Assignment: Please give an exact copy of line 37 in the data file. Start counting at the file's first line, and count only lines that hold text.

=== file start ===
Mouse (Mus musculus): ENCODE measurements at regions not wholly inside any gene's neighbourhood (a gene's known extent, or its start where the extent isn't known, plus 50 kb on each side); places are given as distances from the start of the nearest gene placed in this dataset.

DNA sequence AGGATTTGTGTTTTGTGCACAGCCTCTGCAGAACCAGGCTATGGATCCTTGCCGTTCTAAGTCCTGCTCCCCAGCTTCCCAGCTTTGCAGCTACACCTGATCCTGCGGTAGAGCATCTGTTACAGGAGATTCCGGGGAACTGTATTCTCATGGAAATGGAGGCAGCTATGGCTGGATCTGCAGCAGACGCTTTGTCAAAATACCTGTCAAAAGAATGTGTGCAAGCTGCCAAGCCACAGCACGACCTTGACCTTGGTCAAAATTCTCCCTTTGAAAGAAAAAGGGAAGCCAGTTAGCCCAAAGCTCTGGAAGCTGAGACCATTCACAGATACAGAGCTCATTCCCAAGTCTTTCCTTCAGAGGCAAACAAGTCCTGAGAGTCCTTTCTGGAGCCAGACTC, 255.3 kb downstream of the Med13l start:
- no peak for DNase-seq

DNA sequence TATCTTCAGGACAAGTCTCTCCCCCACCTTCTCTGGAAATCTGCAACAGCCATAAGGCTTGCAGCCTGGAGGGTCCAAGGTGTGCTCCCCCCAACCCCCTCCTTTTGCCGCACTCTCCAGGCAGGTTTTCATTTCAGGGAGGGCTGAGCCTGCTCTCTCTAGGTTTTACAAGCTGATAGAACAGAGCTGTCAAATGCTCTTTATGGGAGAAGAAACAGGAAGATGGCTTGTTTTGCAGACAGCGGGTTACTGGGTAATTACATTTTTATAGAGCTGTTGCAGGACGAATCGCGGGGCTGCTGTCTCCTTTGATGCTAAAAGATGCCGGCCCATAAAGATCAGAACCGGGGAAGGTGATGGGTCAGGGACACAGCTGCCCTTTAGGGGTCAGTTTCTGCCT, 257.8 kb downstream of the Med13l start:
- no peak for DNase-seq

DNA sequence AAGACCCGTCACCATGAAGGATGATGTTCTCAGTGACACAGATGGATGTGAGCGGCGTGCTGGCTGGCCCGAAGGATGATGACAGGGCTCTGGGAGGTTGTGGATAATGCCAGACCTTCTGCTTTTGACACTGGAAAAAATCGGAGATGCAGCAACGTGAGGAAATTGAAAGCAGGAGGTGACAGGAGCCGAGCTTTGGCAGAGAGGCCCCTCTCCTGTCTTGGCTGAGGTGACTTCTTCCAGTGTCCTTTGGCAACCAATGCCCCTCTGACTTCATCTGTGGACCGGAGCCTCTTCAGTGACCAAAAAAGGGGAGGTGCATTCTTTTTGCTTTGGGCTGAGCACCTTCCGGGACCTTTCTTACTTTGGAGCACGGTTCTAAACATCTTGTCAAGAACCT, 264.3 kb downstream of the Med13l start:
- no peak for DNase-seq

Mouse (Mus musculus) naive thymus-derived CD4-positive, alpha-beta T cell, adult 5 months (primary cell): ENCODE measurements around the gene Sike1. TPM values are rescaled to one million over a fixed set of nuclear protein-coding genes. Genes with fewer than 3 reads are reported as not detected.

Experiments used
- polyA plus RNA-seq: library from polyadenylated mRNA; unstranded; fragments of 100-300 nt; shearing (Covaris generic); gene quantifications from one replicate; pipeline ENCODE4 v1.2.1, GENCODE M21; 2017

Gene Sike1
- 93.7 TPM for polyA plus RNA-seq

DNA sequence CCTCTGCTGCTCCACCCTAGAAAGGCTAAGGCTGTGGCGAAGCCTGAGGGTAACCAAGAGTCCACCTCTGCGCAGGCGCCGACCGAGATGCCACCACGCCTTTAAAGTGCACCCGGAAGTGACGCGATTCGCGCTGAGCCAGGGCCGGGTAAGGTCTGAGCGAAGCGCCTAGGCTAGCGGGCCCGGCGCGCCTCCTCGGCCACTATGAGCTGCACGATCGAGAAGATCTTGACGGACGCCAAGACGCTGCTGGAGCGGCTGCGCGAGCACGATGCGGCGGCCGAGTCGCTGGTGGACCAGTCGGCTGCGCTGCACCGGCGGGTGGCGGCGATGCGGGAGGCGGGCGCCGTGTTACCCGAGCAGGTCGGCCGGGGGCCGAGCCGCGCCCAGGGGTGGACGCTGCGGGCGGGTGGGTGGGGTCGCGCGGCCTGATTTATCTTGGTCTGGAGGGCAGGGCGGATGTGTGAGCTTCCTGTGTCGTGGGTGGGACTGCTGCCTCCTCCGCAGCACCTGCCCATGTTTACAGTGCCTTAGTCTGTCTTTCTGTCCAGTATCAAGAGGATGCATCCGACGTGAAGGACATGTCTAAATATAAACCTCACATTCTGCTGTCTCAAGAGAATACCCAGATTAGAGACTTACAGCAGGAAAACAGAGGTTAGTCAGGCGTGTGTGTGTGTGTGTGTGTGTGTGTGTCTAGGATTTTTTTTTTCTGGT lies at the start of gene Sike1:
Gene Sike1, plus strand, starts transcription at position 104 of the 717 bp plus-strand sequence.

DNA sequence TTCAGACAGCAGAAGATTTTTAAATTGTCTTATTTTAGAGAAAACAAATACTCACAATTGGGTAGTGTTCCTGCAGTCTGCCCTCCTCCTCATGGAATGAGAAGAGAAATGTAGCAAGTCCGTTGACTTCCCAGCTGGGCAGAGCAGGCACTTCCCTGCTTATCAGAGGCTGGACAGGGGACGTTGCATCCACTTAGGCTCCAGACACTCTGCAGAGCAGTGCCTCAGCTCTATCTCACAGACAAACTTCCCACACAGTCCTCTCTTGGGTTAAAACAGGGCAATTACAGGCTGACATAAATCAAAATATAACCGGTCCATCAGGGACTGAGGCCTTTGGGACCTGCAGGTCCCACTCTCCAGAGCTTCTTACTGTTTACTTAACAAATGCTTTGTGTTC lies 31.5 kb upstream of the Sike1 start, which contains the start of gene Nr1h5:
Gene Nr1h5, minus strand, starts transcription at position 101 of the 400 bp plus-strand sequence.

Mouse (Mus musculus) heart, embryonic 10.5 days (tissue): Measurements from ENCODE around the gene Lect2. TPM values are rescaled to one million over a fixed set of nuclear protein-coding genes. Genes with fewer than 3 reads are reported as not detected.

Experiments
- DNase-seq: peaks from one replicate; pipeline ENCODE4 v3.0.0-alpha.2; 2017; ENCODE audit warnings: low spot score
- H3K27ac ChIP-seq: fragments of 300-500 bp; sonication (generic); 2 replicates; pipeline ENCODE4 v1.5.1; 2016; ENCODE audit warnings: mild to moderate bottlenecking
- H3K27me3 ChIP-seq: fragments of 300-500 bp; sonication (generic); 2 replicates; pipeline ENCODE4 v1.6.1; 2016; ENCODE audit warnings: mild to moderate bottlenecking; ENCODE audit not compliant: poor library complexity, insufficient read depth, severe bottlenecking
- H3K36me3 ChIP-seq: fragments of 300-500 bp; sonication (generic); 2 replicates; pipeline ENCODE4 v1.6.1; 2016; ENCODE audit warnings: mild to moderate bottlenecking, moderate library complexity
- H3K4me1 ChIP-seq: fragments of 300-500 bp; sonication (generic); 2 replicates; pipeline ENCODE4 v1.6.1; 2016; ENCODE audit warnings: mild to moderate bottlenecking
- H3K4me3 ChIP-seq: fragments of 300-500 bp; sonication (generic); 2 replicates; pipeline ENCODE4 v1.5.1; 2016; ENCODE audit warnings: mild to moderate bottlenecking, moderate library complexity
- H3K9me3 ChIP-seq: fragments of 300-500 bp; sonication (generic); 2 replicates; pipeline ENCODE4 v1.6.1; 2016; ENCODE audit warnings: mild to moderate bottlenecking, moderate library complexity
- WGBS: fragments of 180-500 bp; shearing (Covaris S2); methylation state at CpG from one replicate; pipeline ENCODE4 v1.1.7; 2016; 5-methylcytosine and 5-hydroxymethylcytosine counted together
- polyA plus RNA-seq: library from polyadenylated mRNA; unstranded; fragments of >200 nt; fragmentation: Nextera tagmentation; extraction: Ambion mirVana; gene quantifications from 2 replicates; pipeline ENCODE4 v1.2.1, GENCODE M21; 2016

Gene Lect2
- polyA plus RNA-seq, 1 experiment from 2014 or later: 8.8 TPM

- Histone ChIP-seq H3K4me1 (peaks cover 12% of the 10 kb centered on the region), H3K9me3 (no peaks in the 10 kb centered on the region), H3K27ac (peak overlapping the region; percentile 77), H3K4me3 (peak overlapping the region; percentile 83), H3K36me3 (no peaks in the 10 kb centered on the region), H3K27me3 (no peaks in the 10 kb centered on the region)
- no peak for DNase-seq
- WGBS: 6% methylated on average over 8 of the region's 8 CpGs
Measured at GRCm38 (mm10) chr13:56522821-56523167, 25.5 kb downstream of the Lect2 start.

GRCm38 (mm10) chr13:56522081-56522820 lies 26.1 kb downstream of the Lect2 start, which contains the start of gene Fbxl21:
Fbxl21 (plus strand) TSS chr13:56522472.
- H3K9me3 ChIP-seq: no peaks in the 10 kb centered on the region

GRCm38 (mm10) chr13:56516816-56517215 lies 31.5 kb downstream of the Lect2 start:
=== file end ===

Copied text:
GRCm38 (mm10) chr13:56516816-56517215 lies 31.5 kb downstream of the Lect2 start: